Does a WMS = ROI?
Recently in a meeting with a company contemplating replacing their old, home-grown WMS with a shiny new one from one of the premier WMS vendors, I asked a simple but potentially controversial question: Why are we doing this? Seeing the vendor’s jaw drop at this question and lots of side discussions quickly ensue, I clarified my question. If we are going to spend many hundreds of thousands of dollars and add the short-term risk involved with doing one of these implementations, I surmised, I think we better have some pretty clear objectives. Whenever anyone does one of these systems, there is always lots of talk about ROI and improvements, etc. The problem is that these things are not automatic. Having architected my share of this type of software, I am a huge proponent of them, but in my mind, it is incorrect to make the jump from getting a WMS to automatically getting improvements, let alone ROI.
Instead, you should think of a WMS as a platform for continuous improvement. Ultimately, that is where the ROI will come from. Sure, if you are putting in a WMS where a paper system had previously been, there is the immediate potential for improvement. However, in our current environment, it is more likely that customers are looking at their second generation of WMS. So, in these cases, the ROI equation can be much more subtle. Generally, the arguments for such a move revolve around issues of maintainability or the risk inherent in keeping old software around. I tend not to buy into these notions and find that they are more typically devices used by vendors to attempt to derive some ROI in these situations. It is not only misleading, in my opinion, but unnecessary in many cases.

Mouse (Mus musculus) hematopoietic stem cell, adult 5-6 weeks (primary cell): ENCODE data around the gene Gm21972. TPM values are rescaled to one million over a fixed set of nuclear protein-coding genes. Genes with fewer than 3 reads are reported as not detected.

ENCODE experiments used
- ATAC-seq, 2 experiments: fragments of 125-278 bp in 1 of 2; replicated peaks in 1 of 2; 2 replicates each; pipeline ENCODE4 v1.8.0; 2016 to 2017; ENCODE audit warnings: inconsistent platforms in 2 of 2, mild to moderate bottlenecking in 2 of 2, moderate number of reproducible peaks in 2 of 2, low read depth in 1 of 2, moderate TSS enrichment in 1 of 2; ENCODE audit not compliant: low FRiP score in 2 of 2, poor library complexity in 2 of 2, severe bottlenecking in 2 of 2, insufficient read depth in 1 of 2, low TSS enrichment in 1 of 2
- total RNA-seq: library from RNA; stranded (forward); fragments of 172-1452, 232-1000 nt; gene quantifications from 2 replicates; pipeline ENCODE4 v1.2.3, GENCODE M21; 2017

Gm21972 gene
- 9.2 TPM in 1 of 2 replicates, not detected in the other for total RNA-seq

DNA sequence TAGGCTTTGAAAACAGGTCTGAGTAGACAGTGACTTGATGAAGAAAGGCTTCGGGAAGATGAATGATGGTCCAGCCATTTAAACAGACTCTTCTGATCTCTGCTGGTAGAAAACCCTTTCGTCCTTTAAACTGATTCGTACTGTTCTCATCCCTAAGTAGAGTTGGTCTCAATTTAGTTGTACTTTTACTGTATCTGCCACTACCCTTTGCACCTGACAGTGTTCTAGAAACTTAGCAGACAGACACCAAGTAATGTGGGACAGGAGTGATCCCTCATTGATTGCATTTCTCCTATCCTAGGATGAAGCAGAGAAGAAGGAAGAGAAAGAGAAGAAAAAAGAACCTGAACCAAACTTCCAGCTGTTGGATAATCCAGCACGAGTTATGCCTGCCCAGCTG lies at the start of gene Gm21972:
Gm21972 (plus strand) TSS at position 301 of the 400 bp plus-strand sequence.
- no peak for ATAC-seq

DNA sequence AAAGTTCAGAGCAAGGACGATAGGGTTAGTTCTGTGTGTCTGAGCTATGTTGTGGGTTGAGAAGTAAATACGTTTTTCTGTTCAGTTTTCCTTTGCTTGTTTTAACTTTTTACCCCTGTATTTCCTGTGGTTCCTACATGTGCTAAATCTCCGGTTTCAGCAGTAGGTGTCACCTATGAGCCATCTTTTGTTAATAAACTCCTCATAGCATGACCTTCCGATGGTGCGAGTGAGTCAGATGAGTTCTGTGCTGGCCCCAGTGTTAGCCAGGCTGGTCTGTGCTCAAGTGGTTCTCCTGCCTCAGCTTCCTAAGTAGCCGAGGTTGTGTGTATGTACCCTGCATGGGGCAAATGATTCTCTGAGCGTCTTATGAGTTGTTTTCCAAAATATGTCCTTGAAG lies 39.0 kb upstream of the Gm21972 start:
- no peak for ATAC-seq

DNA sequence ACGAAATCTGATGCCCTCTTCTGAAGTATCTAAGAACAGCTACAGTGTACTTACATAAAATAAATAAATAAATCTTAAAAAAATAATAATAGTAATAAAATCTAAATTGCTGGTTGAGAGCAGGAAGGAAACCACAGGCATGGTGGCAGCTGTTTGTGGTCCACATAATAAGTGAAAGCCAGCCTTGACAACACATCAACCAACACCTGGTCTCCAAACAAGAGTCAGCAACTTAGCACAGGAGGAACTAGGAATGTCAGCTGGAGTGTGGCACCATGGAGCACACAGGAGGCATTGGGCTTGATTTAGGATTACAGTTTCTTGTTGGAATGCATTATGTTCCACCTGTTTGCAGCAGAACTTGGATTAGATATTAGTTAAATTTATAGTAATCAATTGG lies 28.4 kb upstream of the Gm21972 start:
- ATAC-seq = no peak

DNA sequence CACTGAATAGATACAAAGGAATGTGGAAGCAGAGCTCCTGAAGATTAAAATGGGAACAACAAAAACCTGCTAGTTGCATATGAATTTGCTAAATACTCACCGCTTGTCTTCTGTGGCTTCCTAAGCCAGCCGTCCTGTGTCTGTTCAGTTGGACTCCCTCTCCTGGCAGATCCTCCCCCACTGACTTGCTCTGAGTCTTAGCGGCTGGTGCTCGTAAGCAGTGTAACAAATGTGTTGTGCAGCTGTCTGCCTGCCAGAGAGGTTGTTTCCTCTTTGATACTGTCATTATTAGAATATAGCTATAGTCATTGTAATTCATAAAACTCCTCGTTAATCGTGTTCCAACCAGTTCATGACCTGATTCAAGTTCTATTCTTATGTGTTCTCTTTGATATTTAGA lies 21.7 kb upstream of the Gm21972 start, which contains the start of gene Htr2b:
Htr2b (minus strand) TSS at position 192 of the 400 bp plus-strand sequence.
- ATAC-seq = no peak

Why? Let’s go back to my assertion that a WMS is a platform for delivering continuous improvement. So, it’s all about improvement and the ROI derived from these improvements. Take stock of your current system based on the idea that it will either help or hinder your ability to improve, adapt, and change with market forces. There are costs associated with the time and effort it takes to do such things (both from an IT perspective and operations perspective). Many of the new WMS packages out there make it extremely easy to make modifications that used to take a lot of time and add a lot of risk. They also tend to be good at adapting to new operational requirements like flow or Value-Add changes. Additionally, there are opportunity costs associated with not being able to do certain things (certain accounts might even pull their business if you cannot deliver product exactly the way they want it). Just as an inability to ship, the potential of this sort of failure should be considered as a breakdown in the platform.